A majority of surveyed physicians have expressed skepticism about online ratings from patients, but many admit to checking such rating websites, according to a report from the American College of Physician Executives, FierceHealthIT reports (Bowman, FierceHealthIT, 1/17).
About the Report
The report is based on 730 responses to a survey sent to 5,600 ACPE members in October and November of last year (Robeznieks, Modern Physician, 1/16).
Most of the respondents were chief medical officers and medical directors of health care organizations (Baum, MedCity News, 1/17).
Physician Views on the Websites
Only 12% of surveyed physicians said they believe that patients' online reviews are helpful (ACPE release, 1/16). The survey also found that:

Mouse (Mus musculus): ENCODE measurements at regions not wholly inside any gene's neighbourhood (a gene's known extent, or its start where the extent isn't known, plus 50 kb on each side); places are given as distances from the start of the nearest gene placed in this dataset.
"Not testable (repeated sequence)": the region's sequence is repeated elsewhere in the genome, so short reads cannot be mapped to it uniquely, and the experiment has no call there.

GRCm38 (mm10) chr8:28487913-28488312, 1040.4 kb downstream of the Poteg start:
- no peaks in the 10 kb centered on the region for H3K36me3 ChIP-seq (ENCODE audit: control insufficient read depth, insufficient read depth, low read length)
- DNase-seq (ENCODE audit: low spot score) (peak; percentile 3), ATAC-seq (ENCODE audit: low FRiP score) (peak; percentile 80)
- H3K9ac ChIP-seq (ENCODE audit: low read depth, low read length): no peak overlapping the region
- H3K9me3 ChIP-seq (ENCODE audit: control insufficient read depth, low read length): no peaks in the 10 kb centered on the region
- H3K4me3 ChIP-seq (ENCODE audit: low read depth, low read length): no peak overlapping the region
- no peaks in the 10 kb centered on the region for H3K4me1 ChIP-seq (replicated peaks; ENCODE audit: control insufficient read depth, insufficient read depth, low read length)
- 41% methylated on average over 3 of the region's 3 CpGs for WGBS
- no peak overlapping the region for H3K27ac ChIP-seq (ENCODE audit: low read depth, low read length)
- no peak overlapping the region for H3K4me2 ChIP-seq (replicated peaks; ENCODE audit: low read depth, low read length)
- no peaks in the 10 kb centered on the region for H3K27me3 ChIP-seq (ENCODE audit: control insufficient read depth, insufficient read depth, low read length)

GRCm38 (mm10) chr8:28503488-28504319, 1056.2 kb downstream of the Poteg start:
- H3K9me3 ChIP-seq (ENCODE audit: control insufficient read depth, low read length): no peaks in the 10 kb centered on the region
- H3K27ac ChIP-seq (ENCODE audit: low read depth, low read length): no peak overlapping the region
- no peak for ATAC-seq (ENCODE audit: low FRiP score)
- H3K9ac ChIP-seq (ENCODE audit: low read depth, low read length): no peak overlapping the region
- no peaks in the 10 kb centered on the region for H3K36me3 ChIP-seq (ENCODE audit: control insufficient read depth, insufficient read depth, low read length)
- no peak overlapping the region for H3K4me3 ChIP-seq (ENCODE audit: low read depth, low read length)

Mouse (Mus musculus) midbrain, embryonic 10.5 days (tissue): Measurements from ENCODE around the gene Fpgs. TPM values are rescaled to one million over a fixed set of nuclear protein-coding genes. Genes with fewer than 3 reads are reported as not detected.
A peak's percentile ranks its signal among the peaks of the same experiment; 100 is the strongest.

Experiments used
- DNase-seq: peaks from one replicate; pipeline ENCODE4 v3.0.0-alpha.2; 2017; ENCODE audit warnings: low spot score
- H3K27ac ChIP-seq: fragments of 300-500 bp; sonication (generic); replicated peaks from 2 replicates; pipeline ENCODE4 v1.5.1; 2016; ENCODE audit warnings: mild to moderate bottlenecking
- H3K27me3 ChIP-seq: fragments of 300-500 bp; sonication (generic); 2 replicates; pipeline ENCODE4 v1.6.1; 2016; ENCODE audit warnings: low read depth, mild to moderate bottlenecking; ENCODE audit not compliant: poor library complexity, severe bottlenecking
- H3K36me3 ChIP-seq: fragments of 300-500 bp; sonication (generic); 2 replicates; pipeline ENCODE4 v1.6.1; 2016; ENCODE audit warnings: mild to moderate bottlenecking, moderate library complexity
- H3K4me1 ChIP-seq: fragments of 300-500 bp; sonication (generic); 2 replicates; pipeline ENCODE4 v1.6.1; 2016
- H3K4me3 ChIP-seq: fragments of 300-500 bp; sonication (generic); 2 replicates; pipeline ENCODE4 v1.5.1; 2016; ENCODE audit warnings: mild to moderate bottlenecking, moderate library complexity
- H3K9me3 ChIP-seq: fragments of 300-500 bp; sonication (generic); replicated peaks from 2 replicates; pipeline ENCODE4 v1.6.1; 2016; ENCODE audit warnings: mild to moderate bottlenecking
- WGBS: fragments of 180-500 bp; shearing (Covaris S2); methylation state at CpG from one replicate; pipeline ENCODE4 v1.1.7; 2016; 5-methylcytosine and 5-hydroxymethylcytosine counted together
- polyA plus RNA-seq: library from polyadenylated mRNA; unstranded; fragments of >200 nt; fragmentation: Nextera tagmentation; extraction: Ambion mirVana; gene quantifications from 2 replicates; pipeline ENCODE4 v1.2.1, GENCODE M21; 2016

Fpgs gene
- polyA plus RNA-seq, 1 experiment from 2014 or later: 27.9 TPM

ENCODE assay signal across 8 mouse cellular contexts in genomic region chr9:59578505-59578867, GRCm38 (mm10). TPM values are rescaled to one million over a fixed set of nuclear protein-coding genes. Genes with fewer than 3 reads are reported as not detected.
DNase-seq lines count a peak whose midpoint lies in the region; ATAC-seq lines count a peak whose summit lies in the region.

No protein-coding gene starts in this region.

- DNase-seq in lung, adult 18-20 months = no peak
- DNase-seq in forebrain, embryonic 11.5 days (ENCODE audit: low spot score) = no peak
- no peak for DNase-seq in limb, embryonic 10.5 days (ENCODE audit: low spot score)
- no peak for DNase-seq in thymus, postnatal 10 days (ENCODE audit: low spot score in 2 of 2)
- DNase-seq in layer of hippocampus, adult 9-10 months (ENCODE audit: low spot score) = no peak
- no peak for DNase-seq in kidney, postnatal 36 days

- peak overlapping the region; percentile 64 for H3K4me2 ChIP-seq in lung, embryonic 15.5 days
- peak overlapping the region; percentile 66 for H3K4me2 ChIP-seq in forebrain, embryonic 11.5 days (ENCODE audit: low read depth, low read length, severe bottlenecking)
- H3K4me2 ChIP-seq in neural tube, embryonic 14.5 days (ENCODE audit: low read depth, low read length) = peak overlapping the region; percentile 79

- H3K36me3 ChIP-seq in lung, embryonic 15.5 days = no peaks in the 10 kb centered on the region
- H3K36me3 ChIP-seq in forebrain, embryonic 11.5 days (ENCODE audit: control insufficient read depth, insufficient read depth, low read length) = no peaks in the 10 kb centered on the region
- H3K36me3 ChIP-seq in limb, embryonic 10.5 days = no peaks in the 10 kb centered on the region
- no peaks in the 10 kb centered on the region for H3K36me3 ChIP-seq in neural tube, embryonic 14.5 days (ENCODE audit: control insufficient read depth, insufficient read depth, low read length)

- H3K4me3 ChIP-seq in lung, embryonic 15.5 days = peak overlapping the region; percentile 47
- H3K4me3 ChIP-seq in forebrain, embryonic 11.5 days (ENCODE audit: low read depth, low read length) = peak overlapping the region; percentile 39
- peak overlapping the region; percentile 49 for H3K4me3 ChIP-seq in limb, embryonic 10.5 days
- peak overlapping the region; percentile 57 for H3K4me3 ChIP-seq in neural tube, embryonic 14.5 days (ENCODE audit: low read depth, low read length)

- 55% of surveyed physicians said they believe that no more than one-quarter of patients consult online physician ratings (Modern Physician, 1/16); and
- About 25% said that they believe the websites provide no benefit and are a nuisance (MedCity News, 1/17).
When asked to evaluate the value of physician rating websites on a scale of 0 to 10 -- with 10 representing the most value -- respondents gave the sites an average score of 3.2.
Physician Views About Their Own Ratings
Sixty-nine percent of respondents acknowledged having viewed their online ratings from patients. Of the physicians who had viewed their online ratings:
- 42% said that they partially agreed with the ratings;
- 39% said that they agreed with the ratings; and
- 19% said that they disagreed with the ratings (Modern Physician, 1/16).
Comments on Report
Peter Angood, CEO of ACPE, said, "Health care, like most other industries, has clearly entered an era where measurement and reporting have increasing importance."
He said, "This important new survey illustrates the strong concern among physician leaders about the quality and integrity of current reporting strategies and the data they are based upon" (ACPE release, 1/16).